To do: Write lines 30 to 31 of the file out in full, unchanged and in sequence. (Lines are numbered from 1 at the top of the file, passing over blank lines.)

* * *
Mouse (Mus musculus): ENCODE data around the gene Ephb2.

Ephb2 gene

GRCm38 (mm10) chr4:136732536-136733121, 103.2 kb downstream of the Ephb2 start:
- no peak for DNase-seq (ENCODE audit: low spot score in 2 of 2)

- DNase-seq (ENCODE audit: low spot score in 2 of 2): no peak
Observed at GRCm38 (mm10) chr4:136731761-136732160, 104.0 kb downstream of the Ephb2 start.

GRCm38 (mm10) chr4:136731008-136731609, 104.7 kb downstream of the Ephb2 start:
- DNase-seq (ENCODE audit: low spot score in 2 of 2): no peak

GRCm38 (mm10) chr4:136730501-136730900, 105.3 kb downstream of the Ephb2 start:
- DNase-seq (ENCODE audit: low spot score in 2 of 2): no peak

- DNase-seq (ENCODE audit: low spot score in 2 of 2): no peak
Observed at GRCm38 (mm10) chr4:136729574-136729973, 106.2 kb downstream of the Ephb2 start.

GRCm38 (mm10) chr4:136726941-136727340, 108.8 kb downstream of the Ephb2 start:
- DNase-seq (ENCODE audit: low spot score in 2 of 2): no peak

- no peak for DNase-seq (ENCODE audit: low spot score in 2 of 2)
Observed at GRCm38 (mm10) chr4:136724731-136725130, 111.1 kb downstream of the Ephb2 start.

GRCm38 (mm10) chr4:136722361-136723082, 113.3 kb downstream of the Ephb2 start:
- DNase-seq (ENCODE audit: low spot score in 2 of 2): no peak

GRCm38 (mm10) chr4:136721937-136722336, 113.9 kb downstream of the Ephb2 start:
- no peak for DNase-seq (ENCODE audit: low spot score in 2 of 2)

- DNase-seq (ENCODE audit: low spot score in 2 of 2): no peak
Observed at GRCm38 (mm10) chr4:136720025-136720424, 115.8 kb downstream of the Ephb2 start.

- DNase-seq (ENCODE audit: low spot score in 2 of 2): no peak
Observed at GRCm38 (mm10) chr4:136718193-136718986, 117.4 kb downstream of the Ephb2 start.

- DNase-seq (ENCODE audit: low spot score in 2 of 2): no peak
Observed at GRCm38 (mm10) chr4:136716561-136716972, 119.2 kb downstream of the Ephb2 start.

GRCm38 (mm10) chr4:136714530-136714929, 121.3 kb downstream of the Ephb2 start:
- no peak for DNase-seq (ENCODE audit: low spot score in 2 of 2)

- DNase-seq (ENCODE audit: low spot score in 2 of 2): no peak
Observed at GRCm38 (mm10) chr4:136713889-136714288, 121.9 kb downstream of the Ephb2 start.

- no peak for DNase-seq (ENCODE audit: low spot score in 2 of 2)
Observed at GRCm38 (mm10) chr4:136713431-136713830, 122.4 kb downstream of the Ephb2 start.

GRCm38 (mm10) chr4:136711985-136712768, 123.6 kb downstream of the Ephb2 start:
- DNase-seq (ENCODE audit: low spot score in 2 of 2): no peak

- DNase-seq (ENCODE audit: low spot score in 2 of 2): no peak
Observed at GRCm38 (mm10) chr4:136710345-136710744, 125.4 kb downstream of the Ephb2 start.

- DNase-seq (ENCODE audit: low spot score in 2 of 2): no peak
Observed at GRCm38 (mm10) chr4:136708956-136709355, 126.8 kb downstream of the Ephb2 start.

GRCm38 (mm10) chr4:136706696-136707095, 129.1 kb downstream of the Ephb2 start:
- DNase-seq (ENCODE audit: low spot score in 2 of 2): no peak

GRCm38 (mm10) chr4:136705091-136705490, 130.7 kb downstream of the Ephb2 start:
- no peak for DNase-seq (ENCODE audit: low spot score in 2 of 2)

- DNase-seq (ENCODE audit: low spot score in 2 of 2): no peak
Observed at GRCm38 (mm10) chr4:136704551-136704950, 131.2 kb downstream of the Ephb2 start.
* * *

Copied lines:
Observed at GRCm38 (mm10) chr4:136713889-136714288, 121.9 kb downstream of the Ephb2 start.

- no peak for DNase-seq (ENCODE audit: low spot score in 2 of 2)